It was getting late but, according to the instructions Eric had given us, it wasn’t quite late enough. He’d told us they didn’t emerge from the water until at least gone midnight and it was barely ten o’clock, but the beach was calling.
We abandoned our tequilas and padded between the palms, looking up at the fronds as we went to check for falling coconuts.
Our temporary home (which also housed a worrying number of scorpions) was one of only two structures on the remote beach.
We’d been tempted there by the promise of all-you-can-drink coconuts, free surfboards, home-cooked Mexican food and 10km of golden sand for no one but us to enjoy once the handful of day-trippers had been kicked out of the natural park.
That, and the fact it was nesting season on Oaxaca’s beaches.
Emerging onto the beach, we headed left, endless sand stretching out ahead of us and not a single light to mar the brilliance of the starry, moonless sky.
A shape loomed ahead of us and my breath caught in my throat, but it was just an impressive piece of driftwood.
A couple of hundred metres further along, another piece of driftwood suddenly morphed into life. It was a leatherback turtle, almost as long as I am tall. And that’s saying something.
She’d hatched on that very beach decades before, smaller than the palm of my hand.
She’d survived everything thrown at her by nature and humanity and made it back onto that beach, at that moment. And there we were, witnessing it.
She was digging determinedly, ignoring us entirely, and we quietly sank onto the sand to watch her.
Soon, we were joined by a pair of wardens who’d been pacing the beach looking for just what we’d found.
They explained that once she’d finished digging and started laying, she wouldn’t move for the earth, which was what made her so vulnerable to attack.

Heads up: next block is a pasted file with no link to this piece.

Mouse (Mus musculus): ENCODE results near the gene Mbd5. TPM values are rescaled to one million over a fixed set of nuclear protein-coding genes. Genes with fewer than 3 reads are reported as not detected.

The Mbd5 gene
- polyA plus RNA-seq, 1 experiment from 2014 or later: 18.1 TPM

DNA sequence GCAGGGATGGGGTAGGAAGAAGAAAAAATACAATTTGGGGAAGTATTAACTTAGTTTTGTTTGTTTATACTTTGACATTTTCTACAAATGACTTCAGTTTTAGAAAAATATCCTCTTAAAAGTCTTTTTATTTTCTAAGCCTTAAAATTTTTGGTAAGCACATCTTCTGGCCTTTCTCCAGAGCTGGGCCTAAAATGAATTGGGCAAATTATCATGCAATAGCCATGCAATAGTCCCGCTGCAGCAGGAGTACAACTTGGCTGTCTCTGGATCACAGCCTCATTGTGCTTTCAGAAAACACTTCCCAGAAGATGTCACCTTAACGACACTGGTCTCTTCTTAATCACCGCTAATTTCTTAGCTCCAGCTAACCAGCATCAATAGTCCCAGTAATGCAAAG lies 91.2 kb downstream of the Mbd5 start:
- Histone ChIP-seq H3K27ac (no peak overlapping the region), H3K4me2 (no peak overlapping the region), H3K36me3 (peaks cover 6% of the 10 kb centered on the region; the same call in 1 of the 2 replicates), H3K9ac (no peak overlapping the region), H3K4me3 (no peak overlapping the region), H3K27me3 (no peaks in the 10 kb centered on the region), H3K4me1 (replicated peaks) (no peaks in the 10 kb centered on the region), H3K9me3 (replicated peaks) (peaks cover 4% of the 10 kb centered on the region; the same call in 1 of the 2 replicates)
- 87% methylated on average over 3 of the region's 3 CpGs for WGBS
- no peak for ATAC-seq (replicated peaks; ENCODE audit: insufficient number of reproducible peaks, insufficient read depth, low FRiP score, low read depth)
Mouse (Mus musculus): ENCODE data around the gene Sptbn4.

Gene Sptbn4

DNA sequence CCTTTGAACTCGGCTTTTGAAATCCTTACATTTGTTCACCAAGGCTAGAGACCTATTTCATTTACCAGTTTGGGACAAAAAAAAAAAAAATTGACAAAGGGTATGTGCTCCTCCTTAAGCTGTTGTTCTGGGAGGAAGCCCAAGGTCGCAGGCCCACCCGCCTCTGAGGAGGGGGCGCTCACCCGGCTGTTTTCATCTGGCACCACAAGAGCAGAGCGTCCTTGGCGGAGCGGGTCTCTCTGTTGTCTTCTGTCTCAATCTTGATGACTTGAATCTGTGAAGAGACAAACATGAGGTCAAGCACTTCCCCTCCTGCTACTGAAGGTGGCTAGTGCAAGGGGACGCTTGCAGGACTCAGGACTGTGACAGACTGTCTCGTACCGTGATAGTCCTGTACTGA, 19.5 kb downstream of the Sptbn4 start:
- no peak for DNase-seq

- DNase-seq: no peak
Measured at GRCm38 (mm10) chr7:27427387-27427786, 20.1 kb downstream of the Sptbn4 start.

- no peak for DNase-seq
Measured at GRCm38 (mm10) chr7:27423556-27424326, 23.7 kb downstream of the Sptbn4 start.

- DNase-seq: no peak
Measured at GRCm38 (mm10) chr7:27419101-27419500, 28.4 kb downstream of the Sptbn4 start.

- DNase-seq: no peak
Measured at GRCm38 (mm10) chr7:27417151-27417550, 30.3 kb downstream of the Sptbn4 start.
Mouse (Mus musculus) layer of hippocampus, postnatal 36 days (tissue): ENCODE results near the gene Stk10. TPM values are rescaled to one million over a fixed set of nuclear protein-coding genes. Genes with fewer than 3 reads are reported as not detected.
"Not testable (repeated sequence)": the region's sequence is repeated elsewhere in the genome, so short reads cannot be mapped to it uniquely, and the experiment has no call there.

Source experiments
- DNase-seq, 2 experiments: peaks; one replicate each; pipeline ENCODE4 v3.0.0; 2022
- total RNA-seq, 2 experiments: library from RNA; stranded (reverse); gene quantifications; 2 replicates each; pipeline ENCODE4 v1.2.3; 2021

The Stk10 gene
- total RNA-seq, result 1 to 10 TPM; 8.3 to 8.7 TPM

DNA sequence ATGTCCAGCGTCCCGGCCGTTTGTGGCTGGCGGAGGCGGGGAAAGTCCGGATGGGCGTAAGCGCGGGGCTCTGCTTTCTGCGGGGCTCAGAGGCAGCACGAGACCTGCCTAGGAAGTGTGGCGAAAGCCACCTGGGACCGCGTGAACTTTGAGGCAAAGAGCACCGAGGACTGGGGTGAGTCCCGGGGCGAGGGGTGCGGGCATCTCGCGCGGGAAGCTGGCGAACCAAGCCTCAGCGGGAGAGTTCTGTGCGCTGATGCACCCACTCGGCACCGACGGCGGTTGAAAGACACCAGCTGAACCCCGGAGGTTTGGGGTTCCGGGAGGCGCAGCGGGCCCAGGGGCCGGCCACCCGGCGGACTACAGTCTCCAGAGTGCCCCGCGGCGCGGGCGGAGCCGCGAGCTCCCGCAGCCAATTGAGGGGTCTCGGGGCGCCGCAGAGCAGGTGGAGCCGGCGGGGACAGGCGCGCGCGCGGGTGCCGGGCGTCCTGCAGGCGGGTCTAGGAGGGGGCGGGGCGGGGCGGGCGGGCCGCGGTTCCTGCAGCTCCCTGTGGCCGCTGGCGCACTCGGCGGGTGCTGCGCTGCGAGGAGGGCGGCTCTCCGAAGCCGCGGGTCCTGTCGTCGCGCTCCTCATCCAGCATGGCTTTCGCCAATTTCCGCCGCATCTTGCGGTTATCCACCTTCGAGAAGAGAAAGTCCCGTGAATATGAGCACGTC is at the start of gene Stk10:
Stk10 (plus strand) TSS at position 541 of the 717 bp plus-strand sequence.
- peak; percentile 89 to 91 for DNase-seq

Eventually, she fell still. The wardens fished her eggs out of the nest one by one to be reburied somewhere a little safer.
Egg-laying done and dusted, she blinked her sand-encrusted eyes and began to cover over her empty nest.
Having, she imagined, safely tucked her eggs under a thick blanket of warm sand, she laid a false trail for those who’d devour her eggs if given half a chance.
She hauled herself in ever larger circles on the beach so that there was no tell-tale X-marks-the-spot on the treasure map.
Desperate to feel useful and important, we were delighted when the wardens asked us to wait and keep an eye on her whilst she worked so that they could get the eggs safely tucked up in a protected nest and get on with their long night of patrolling.
After a long while, she finally seemed satisfied that her tracks were well covered.
We’d been told she’d use the light of the stars reflecting on the water to find her way back into her element, just as her babies would when they eventually hatched.
Slowly but surely, she slid down the steep bank of sand and disappeared into the black waves.
We sat staring after her for a long while, our thoughts following her as she set off on her odyssey.
Dusting ourselves off, we were drawn back into the pool of light spilling from our ramshackle house in the coconut grove.
There we fell into bed with sandy toes, lulled into dreams of adventures to come by the sigh of the endless ocean.